Why Gary is nuts not to even consider Hilton

Earlier today, Gary Leff at View from the Wing published a post titled, “To Everyone Leaving Marriott for Hilton: You’re Nuts.“. I respectfully beg to differ — while I often enjoy Gary’s take on things, I can’t agree with him here. In short, I think Gary’s nuts to consider Hilton a non-starter. Lucky at One Mile at a Time beat me to the punch as to several of the reasons why I strongly disagree with Gary, and I’ll mostly defer to his post on those reasons rather than reiterating all of them (I encourage you to read both takes). Suffice it to say that I agree with Lucky’s sentiments and rationale. And I’ll add on to the debate with this question: What is the single most important thing that drives repeat business and enduring loyalty? I’d unequivocally say it is customer service. That is of course not limited to loyalty programs: it is why I have long shopped at L.L. Bean when in need of the types of products they carry and why when hunting for a new car I refused to waste any time with a salesperson who didn’t answer the questions I presented in my first email. And it is one more reason why I think it is crazy to blindly stay loyal to Marriott (though far from the only reason).

Let’s not be senselessly loyal.

If you’re happy with Marriott, stay happy

I should start with the obvious: if you stay 50 or 75 or 100 nights per year at Marriott properties and you’re happy with the program, by all means stick with it. If the merger hasn’t been much of an issue for you and the positive changes outweigh any frustrations, that’s great. I’m not suggesting that it is nuts to be loyal to Marriott, but rather that it is nuts to consider Hilton a non-starter when they are providing a lot of pluses in columns where Marriott has produced minuses for many of us over the past few months.

Customer service is key

As noted at the top, customer service is a key driver of customer loyalty. While high-end hotels often have comfy beds and classy-looking fixtures, at the end of the day I think that you are paying for a better-than-average customer service experience. I’ve stayed in hotels that had a firmer mattress than I’d like and I’ve enjoyed the coffee selection in some hotels more than others, but I honestly can’t really remember which ones had the coffee I liked or which ones had a plusher or firmer mattress.

However, I can tell you about the time recently when my entire family got sick at the Conrad Fort Lauderdale and they gave us a 6pm late checkout for 3 rooms. And that was after giving me a free upgrade from a standard room to a 2-bedroom oceanfront residence for 5 nights on one of the rooms.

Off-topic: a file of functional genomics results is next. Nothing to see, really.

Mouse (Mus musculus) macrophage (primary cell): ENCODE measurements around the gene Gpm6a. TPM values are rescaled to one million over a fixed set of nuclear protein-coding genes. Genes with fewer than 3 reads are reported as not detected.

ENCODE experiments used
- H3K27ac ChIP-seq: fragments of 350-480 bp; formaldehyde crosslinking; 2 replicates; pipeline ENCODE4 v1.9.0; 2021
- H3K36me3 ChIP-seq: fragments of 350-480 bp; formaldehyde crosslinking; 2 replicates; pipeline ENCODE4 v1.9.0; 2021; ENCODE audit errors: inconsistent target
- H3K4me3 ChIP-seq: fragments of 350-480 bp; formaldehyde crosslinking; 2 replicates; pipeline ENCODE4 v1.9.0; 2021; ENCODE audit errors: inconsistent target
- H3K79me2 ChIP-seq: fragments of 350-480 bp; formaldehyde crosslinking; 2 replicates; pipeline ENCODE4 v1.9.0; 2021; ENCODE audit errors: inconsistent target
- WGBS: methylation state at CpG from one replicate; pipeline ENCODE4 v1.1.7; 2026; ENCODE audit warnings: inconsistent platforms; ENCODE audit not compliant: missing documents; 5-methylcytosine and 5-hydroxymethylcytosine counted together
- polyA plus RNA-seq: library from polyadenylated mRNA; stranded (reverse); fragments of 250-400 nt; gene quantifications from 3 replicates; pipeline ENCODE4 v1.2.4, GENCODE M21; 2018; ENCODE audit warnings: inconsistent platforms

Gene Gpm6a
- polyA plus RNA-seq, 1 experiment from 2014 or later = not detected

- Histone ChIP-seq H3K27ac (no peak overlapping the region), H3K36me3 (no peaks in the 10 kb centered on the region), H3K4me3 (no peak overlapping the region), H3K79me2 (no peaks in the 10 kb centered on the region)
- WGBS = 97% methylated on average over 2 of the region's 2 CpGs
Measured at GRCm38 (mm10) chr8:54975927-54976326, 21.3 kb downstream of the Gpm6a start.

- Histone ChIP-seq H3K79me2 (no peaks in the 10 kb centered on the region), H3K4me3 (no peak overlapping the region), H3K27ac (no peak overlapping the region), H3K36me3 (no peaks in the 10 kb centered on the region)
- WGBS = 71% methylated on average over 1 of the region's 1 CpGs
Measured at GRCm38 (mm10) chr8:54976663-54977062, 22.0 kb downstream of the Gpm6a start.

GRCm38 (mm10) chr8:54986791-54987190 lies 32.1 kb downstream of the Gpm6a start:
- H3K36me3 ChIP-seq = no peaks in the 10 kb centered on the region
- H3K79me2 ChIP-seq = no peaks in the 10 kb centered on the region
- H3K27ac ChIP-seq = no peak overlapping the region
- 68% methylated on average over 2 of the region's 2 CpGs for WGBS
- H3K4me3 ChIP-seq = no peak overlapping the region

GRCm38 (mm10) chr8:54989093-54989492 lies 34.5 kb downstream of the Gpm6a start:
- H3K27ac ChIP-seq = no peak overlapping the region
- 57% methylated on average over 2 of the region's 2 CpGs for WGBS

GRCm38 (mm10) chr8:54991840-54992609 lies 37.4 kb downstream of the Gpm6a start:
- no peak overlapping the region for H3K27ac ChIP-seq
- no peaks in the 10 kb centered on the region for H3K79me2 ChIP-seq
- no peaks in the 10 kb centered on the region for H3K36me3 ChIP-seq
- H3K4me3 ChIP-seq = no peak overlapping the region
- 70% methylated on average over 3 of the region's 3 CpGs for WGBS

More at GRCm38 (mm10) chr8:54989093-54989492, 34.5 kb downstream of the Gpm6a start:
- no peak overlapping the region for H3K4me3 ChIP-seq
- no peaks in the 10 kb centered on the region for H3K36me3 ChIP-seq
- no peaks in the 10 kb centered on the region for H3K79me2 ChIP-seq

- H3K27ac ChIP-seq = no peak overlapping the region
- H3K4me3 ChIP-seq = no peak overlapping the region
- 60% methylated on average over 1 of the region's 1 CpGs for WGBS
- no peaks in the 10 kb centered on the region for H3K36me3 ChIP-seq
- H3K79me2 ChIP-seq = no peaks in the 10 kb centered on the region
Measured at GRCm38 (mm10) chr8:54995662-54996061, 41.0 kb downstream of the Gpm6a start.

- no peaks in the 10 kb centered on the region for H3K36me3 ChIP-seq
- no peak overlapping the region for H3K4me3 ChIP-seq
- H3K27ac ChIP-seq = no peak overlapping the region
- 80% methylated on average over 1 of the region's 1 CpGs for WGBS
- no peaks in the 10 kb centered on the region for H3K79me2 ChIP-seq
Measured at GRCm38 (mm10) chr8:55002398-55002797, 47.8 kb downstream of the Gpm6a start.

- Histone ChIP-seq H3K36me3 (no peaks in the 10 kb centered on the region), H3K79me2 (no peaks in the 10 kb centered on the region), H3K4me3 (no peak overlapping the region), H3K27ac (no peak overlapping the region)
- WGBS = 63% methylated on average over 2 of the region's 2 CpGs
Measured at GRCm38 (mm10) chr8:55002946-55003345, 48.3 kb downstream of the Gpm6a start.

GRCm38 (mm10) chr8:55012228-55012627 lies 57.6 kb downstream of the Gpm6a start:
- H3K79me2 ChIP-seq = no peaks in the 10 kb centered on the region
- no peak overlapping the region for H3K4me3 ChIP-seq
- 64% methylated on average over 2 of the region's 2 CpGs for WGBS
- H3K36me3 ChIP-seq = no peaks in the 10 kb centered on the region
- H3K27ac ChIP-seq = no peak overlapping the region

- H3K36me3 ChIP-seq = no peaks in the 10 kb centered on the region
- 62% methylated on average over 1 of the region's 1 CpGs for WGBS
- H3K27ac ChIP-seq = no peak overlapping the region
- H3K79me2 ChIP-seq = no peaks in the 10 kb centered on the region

can tell you about the time when I asked for a late checkout of 2pm at the Conrad Dubai and how the lounge agent, upon hearing that my flight out wasn’t until 9pm, told me that a 6pm checkout would make more sense (complimentary, of course).

Christmas tree in the lobby of the Conrad Dubai

catell you about the time I had a reservation for a Hilton property in Detroit for New Year’s Eve with plans to see my Lions play the Packers on New Year’s Day — only for the NFL to change the schedule the week of the game; changing an afternoon game to a night game meant I wouldn’t be able to make my flight out. I canceled flights and sold the tickets, but forgot about the room until New Year’s Eve. I called that morning to cancel and not only did they not charge me any sort of no-show fee, they refunded my points in full. Oh, and part of the reason for that is probably because the hotel was sold out when I made the reservation — thanks to my Diamond status, I was able to book a “Diamond guarantee” room on points.

Not these Lions. The kind from Detroit.

can tell you about the amazing breakfast I enjoyed for a couple of mornings at the Conrad Tokyo as a Hilton Gold member — courtesy of a $95 credit card — and how Hilton didn’t try to add on an “urban destination fee” to my free night stay.

can tell you about the time when the Hilton Omaha proactively upgraded me to an executive (lounge-level) room during the Olympic Swim trials and I got to share the floor and lounge with Olympians and their families. I got that upgrade as a Gold member.

can tell you about the free breakfast with Santa we enjoyed at a local Hampton Inn last weekend — not just for guests of the hotel, but the entire community having been invited via an ad in the local paper.

Maybe the most awkward Santa photo ever, but I didn’t need to consult a chart to know if breakfast was free.

I can also tell you about the consistently warm welcome I’ve found from Hampton Inn to Hilton Garden Inn to Conrad properties — both in the US and abroad. While I have had excellent stays at properties in other brands, I haven’t found the consistency from top to bottom with other chains. In fact, while Hyatt blew me away with customer service on a number of occasions as a Diamond and then Globalist, they also fell short on an equal number of others. I’ve admittedly had far fewer Marriott/SPG stays in the past few years, and some have been excellent, but most haven’t been more notable than stays at their competitors. YMMV of course, but that variance is precisely what attracts me to Hilton, where I’ve noticed much less variance.